2 disc CD-R containing both albums and EPs. New downloads will be available every week, CD-R orders will receive all the music on 2 discs. There is another free tune available over at Bandcamp.
The first CD ‘reality Quake’ (2000) was well received and got much radio play as did the second, ‘Dimension of Miracles’ (2002). Start anywhere you like. Side one of ‘Reality Quake’ is intended as a suite followed by a reinvention of some of Schumann’s music. ‘Childhood’s End’ is based on Arthur C Clarke’s story, ‘Urbmon 116’ on Robert Silverberg’s ‘The World Inside’ while ‘Crompton’s Divide’ (also a mini suite) is based on Bob Sheckley’s book. ‘The End Of All Things’ is old fashioned organ riff rock while the rest is largely progressive synth scattered with wild guitar, organ and piano breaks and hook-lines, as is all the music.
‘Dimension of Miracles’ awaits with more sci-fi references, mostly Bob Sheckley. There is a guitar based riffer with a salutary message, ‘Big Brother’ and a ‘tragic realm’ of Elizabethan
proportions inspired by Giles Milton’s depiction of adventurers of the time. Or you might prefer an eerie evocation of ‘Quatermass’ or another Schumann interpretative piece ‘Out of The Void’. The past is presented with additional organ, piano, vocals and judicious edits.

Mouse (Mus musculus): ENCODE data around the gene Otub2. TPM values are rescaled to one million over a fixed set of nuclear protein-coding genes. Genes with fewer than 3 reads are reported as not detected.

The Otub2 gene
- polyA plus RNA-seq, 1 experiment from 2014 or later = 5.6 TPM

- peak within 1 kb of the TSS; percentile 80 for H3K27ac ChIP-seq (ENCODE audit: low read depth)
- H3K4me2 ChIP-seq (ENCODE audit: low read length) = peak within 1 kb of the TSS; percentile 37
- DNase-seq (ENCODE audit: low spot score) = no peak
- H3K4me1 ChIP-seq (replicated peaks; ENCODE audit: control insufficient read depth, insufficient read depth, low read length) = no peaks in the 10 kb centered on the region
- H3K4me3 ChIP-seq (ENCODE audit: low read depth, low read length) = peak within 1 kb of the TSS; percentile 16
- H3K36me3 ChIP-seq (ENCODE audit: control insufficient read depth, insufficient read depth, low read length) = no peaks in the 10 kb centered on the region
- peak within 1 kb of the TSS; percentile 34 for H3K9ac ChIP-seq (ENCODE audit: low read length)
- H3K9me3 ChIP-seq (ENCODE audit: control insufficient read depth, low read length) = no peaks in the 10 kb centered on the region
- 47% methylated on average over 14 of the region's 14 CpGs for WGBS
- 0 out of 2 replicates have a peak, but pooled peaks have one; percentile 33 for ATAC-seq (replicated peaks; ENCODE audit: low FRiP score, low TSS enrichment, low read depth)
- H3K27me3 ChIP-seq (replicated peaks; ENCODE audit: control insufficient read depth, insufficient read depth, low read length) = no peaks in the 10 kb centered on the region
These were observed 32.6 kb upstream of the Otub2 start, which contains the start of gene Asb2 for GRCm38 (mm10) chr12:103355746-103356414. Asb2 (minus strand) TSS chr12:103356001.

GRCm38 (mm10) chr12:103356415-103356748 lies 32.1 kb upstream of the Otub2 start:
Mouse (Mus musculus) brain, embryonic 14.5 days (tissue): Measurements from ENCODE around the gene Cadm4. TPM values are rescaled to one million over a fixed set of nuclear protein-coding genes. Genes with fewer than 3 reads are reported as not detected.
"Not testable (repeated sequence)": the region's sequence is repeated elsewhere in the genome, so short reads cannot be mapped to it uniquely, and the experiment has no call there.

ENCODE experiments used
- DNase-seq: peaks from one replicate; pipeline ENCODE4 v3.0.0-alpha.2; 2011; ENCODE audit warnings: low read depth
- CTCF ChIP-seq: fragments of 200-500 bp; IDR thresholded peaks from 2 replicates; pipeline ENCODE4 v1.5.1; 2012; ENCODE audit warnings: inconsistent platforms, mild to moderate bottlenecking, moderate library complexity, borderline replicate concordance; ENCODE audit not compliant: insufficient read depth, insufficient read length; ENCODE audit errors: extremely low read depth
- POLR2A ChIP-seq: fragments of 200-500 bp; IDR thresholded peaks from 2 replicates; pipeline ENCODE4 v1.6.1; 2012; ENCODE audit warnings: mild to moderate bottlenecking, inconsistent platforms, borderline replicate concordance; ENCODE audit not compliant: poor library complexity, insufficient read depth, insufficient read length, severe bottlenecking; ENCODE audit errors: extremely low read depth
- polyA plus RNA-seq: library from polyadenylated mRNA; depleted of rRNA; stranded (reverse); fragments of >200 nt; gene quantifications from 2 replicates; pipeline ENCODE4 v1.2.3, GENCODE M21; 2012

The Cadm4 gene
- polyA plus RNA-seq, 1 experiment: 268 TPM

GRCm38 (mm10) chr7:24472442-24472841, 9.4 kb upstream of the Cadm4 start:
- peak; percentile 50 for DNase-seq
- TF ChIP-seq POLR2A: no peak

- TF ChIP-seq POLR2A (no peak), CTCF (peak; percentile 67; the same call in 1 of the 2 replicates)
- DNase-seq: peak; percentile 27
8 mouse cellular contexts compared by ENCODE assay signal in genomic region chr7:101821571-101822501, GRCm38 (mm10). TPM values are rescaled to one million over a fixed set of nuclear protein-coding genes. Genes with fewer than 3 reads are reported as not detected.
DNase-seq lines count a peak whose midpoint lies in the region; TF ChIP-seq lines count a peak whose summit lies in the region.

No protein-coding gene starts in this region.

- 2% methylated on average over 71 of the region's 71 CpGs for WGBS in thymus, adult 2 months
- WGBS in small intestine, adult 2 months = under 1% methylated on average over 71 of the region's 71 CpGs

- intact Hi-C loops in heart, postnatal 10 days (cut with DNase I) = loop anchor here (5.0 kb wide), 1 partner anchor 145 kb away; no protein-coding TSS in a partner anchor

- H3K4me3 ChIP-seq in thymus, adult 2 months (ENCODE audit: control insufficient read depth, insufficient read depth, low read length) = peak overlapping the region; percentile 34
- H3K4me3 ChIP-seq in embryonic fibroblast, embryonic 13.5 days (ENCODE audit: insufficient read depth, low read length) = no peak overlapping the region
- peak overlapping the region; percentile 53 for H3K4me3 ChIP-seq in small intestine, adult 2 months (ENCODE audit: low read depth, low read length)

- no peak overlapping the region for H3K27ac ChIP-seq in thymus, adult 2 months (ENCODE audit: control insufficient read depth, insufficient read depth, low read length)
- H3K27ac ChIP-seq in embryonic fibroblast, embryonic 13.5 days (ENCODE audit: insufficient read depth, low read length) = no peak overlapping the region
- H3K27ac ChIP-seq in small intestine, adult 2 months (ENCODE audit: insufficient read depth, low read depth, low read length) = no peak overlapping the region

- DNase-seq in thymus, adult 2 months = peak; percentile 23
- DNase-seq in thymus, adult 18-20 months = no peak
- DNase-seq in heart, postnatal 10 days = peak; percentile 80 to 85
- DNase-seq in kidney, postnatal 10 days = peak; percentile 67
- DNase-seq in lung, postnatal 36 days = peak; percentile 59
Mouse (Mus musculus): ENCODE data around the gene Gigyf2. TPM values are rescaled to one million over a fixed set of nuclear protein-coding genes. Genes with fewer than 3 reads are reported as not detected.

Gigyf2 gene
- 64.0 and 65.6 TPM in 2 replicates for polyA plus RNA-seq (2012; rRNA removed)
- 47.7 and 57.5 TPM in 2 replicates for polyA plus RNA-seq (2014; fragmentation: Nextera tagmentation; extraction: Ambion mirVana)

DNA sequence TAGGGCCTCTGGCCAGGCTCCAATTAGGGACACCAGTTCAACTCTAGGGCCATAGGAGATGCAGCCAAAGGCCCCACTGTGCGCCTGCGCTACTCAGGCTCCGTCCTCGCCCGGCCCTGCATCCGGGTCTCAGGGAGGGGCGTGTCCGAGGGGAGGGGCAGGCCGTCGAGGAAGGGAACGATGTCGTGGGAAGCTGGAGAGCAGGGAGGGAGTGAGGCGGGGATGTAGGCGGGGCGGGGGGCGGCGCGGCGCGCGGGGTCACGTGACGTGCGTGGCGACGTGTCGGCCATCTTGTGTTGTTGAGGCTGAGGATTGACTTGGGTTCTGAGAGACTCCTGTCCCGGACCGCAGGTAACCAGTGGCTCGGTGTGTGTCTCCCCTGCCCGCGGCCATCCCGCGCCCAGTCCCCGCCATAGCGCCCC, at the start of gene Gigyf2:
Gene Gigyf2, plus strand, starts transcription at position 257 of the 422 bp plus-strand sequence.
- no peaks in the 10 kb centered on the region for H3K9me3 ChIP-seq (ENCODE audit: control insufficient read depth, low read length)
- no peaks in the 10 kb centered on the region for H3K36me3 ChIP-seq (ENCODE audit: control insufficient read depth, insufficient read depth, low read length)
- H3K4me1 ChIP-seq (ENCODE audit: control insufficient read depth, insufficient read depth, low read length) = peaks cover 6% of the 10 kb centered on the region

On CD 2 you can take an escalator to Mars or gaze at a Martian mountain or even visit ‘Lindisfarne’ inspired by a sunny day there, a piece of which I am particularly proud. Among the crazy organ, synth and piano solos and extemporisations there are- acoustic guitars! You can feel the electronic pulse of ‘An Orison of Somni’ (based on part of ‘Cloud Atlas’) or hear an extended version of the synth mayhem that is ‘Son of Little Green Men’ with additional organ. ‘Angel Song in Neon’ has additional Wurlitzer and coruscating organ and guitar. You can listen to the group stuff on ‘Dimensions’ and ‘Regeneration’ and an improvised ‘Black Hole’. Drop in on alien conversations or hear a heart wrenching piano ballad (‘Invisible’). Hear synths that are analog or think they are, remembering that despite the somewhat uncompromising nature of
some of the music, there is always melody and structure and dark- and light.